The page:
Man cannot prophesy. Love is no oracle. Fear sometimes imagines a vain thing. Those years of absence—how had I sickened over their anticipation! The woe they must bring seemed certain as death. I knew the nature of their course; I never had doubt how it would harrow as it went. The Juggernaut on his car towered there a grim load. Seeing him draw nigh, burying his broad wheels in the oppressed soil, I, the prostrate votary, felt beforehand the annihilating craunch.

Strange to say—strange, yet true, and owning many parallels in life’s experience—that anticipatory craunch proved all—yes, nearly all the torture. The great Juggernaut, in his great chariot, drew on lofty, loud, and sullen. He passed quietly, like a shadow sweeping the sky at noon. Nothing but a chilling dimness was seen or felt. I looked up. Chariot and demon charioteer were gone by; the votary still lived.

M. Emanuel was away three years. Reader, they were the three happiest years of my life. Do you scout the paradox? Listen.

I commenced my school; I worked—I worked hard. I deemed myself the steward of his property, and determined, God willing, to render a good account. Pupils came—burghers at first, a higher class ere long. About the middle of the second year an unexpected chance threw into my hands an additional hundred pounds. One day I received from England a letter containing that sum. It came from Mr. Marchmont, the cousin and heir of my dear and dead mistress. He was just recovering from a dangerous illness; the money was a peace-offering to his conscience, reproaching him in the matter of I know not what papers or memoranda found after his kinswoman’s death, naming or recommending Lucy Snowe. Mrs. Barrett had given him my address. How far his conscience had been sinned against I never inquired. I asked no questions, but took the cash and made it useful.

With this hundred pounds I ventured to take the house adjoining mine. I would not leave that which M. Paul had chosen, in which he had left and where he expected again to find me. My externat became a pensionnat. That also prospered.

The secret of my success did not lie so much in myself, in any endowment, any power of mine, as in a new state of circumstances, a wonderfully changed life, a relieved heart. The spring which moved my energies lay far away beyond seas, in an Indian isle. At parting I had been left a legacy; such a thought for the present, such a hope for the future, such a motive for a persevering, a laborious, an enterprising, a patient, and a brave course—I could not flag. Few things shook me now; few things had importance to vex, intimidate, or depress me; most things pleased; mere trifles had a charm.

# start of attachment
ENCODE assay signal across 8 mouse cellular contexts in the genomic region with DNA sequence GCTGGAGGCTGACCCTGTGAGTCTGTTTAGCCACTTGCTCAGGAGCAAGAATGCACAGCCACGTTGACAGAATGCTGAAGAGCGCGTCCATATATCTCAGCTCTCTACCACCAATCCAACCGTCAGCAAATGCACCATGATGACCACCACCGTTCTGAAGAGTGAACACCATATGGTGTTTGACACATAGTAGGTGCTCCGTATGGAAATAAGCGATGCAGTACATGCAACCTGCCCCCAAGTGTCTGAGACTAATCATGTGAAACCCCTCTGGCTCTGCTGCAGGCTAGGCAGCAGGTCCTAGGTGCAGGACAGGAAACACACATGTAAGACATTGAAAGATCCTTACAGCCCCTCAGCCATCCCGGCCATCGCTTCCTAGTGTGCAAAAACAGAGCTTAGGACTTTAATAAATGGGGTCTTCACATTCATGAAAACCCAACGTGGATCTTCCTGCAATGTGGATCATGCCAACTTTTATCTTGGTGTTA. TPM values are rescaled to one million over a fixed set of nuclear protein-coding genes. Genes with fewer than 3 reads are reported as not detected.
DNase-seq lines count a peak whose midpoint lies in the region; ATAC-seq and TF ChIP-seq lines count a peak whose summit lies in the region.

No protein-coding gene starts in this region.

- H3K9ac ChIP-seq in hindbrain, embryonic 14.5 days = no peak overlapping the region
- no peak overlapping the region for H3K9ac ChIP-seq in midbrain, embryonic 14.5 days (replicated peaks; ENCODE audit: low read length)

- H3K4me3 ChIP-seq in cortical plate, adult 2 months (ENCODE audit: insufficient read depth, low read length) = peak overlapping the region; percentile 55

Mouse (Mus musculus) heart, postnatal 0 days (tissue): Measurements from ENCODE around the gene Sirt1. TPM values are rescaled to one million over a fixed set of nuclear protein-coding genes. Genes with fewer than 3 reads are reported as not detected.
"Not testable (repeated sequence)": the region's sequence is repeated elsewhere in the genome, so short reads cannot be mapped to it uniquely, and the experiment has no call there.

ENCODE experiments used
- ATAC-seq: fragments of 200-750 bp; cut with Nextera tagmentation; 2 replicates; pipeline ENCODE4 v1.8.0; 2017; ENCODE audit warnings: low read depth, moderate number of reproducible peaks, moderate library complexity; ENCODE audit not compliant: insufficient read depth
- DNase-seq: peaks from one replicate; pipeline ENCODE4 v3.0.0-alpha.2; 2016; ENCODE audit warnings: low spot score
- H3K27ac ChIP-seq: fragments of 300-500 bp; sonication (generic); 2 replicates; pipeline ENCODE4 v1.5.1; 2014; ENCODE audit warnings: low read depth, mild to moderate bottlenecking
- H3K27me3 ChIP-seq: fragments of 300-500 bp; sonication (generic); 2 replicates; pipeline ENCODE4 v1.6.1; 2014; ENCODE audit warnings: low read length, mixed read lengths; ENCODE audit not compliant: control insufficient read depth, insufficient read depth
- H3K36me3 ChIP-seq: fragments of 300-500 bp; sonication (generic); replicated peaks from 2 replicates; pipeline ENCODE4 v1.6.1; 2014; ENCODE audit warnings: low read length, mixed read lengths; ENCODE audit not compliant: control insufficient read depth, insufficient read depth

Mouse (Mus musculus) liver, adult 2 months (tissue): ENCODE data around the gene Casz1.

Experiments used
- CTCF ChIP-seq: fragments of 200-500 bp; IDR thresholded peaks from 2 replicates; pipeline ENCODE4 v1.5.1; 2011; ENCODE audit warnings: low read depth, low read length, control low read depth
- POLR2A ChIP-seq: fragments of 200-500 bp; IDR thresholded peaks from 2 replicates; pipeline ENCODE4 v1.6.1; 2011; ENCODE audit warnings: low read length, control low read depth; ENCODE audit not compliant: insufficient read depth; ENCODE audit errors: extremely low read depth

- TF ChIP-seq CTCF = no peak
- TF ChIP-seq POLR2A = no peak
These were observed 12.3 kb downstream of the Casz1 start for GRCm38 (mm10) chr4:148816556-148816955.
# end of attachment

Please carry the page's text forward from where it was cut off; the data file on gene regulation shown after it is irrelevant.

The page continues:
Do not think that this genial flame sustained itself, or lived wholly on a bequeathed hope or a parting promise. A generous provider supplied bounteous fuel. I was spared all chill, all stint; I was not suffered to fear penury; I was not tried with suspense. By every vessel he wrote; he wrote as he gave and as he loved, in fullhanded, full-hearted plenitude. He wrote because he liked to write; he did not abridge, because he cared not to abridge. He sat down, he took pen and paper, because he loved Lucy and had much to say to her, because he was faithful and thoughtful, because he was tender and true. There was no sham and no cheat and no hollow unreal in him. Apology never dropped her slippery oil on his lips, never proffered, by his pen, her coward feints and paltry nullities; he would give neither a stone nor an excuse, neither a scorpion nor a disappointment; his letters were real food that nourished, living water that refreshed.

And was I grateful? God knows! I believe that scarce a living being so remembered, so sustained, dealt with in kind so constant, honourable, and noble, could be otherwise than grateful to the death.

Adherent to his own religion (in him was not the stuff of which is made the facile apostate), he freely left me my pure faith. He did not tease nor tempt. He said,—

“Remain a Protestant. My little English Puritan, I love Protestantism in you. I own its severe charm. There is something in its ritual I cannot receive myself, but it is the sole creed for ‘Lucy.”’

  By PanEris using Melati.

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